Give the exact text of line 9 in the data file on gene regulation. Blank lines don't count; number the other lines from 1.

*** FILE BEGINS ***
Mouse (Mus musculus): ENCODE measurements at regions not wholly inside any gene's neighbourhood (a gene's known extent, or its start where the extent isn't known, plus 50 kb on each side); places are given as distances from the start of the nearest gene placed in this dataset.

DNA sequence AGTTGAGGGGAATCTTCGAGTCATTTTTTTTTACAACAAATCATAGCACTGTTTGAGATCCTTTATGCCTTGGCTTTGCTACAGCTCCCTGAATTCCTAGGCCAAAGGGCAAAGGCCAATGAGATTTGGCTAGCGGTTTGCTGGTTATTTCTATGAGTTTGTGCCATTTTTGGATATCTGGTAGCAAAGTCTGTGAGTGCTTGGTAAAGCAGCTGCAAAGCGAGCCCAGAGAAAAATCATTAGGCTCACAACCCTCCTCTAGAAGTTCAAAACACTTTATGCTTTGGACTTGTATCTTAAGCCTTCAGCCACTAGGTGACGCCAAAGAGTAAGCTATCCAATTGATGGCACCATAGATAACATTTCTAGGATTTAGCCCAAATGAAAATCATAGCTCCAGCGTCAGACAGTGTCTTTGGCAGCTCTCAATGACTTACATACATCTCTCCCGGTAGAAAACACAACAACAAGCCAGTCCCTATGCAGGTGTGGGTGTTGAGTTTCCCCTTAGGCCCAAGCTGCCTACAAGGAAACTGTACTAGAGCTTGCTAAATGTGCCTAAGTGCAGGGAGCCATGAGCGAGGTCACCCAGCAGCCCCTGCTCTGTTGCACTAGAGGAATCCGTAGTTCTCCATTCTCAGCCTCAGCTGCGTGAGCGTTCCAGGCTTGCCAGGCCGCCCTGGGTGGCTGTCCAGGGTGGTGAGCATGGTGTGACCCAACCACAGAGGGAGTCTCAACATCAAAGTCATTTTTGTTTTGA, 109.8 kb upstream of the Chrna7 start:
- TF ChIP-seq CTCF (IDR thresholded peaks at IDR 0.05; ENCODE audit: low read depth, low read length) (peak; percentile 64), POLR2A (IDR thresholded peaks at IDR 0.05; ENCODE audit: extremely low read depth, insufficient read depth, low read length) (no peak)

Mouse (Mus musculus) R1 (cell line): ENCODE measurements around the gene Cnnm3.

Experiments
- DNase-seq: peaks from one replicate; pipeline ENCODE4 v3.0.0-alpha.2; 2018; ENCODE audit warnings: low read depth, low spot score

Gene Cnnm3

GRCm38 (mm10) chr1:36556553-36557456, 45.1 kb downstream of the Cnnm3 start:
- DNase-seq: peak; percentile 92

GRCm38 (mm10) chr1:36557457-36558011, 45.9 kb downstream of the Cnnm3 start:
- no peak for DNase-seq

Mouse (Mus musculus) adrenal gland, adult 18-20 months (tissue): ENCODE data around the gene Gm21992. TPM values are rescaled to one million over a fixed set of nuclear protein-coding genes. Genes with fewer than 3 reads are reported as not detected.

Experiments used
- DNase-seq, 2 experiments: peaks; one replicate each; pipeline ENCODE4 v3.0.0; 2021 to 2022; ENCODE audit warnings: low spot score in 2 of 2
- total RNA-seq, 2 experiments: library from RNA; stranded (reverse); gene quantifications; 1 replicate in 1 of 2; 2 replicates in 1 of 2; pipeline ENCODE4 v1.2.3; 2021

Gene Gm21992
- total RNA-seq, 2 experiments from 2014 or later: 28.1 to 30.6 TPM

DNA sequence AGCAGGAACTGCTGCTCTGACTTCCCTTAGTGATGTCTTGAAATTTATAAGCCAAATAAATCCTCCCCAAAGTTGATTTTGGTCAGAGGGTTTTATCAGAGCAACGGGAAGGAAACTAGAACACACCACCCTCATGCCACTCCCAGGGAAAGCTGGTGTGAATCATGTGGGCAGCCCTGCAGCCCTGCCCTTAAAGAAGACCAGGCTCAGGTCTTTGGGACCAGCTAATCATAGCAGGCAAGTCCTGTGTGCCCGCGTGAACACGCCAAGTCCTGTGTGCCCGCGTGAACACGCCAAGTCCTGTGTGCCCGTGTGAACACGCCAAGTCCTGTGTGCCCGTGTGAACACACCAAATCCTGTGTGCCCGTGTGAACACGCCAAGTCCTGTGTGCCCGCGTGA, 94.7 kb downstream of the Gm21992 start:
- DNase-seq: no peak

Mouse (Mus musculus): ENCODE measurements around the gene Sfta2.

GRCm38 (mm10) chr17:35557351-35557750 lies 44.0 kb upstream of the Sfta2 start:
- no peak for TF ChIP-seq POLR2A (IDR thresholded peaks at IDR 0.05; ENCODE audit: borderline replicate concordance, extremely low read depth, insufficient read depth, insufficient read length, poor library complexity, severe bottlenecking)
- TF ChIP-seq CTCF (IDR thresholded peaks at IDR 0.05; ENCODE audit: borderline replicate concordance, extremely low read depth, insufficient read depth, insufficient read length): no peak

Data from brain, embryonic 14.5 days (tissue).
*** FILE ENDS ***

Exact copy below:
- DNase-seq: peak; percentile 92